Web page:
Another option is to pay the Sheriff’s departments and they will send in a Sheriff who will do what’s called a “till tap” where they empty the business’ cash registers and turn the money to you.

    The problem is, this place has almost no cash on hand. Most transactions are on credit.

    I am out of legal options in my county (re collecting the money).

    The lesson is the winning in small claims does not guarantee that you will get your money.

  6. Good question Tom – the mechanic made an off hand comment that it was a slow week plus it came out during the court case.

  7. FANTASTIC STORY! I don’t get how some people operate their businesses. This guy lost a customer and had to pay for an attorney! I mean come on.

  8. I am surprised you got paid that easily. I got sued many years ago over $80 and lost because I never showed up for court. I NEVER paid the person a dime so they pretty much wasted the cost of filing.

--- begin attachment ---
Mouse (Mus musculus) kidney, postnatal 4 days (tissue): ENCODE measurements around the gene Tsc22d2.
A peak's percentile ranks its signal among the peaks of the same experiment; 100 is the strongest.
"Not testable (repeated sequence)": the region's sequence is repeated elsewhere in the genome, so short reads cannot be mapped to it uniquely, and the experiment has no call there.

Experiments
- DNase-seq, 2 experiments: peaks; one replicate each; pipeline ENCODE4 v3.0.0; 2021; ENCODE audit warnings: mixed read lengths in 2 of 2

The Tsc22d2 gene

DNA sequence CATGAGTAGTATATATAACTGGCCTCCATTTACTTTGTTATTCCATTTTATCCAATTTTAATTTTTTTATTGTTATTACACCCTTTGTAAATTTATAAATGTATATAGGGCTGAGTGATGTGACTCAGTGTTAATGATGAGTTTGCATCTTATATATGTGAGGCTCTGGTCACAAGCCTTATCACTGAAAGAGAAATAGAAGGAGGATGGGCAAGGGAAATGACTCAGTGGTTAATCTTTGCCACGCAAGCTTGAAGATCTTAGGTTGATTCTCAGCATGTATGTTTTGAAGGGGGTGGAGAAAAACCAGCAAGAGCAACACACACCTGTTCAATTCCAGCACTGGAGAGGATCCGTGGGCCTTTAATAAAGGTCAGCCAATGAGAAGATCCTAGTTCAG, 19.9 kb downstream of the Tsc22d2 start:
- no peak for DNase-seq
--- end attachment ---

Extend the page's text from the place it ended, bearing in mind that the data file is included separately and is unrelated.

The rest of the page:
9. Awesome story! Thanks for sharing. I’m curious about one thing though:

    You say ” He also helped point out how the auto shop’s lawyer’s arguments and assumptions were incorrect.”

    What were the auto-shop’s lawyer’s arguments and assumptions? How did they attempt to defend themselves against your claim?

    Thanks!

  10. “He also helped point out how the auto shop’s lawyer’s arguments and assumptions were incorrect.”

    Could you explain more about that.

    Also it sounds like you got him into a conference call. I’m curious how the small claims works, are you sitting infront of the judge in a courtroom or in a conference table.

    Fantastic read! Best Regards

  11. That’s a great story Elle. All of my previous knowledge about small claims court came from the few episodes of “Judge Judy” so your article was very enlightening. Thanks again!

  12. Fantastic!

    I love to hear stories about the little guy winning!